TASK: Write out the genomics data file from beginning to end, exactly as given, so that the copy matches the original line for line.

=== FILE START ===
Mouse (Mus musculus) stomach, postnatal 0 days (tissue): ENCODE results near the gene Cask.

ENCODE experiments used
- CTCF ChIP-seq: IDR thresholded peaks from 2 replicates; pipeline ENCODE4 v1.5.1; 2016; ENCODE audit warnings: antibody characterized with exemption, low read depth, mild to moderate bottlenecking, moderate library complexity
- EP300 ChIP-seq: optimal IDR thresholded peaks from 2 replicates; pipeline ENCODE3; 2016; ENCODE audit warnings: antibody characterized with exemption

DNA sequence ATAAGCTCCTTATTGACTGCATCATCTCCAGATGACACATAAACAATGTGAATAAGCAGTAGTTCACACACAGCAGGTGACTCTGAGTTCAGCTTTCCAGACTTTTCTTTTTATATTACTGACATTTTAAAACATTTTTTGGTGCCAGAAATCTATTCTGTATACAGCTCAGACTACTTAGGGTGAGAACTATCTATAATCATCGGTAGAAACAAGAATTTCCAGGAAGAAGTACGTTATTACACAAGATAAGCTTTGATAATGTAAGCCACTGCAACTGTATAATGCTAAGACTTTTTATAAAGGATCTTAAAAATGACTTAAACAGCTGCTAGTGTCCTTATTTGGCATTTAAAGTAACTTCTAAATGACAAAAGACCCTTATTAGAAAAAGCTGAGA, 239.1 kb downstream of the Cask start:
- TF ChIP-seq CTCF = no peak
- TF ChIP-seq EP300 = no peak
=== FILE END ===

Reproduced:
Mouse (Mus musculus) stomach, postnatal 0 days (tissue): ENCODE results near the gene Cask.

ENCODE experiments used
- CTCF ChIP-seq: IDR thresholded peaks from 2 replicates; pipeline ENCODE4 v1.5.1; 2016; ENCODE audit warnings: antibody characterized with exemption, low read depth, mild to moderate bottlenecking, moderate library complexity
- EP300 ChIP-seq: optimal IDR thresholded peaks from 2 replicates; pipeline ENCODE3; 2016; ENCODE audit warnings: antibody characterized with exemption

DNA sequence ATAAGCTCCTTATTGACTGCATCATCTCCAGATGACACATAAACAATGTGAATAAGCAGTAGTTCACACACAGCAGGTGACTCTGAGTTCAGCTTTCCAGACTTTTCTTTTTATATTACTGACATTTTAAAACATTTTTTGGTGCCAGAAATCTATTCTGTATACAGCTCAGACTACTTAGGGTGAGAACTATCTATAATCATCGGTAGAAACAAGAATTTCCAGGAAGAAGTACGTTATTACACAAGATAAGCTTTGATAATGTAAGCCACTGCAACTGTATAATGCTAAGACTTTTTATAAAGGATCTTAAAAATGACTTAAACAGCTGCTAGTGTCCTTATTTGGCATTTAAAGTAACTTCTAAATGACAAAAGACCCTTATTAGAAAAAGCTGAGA, 239.1 kb downstream of the Cask start:
- TF ChIP-seq CTCF = no peak
- TF ChIP-seq EP300 = no peak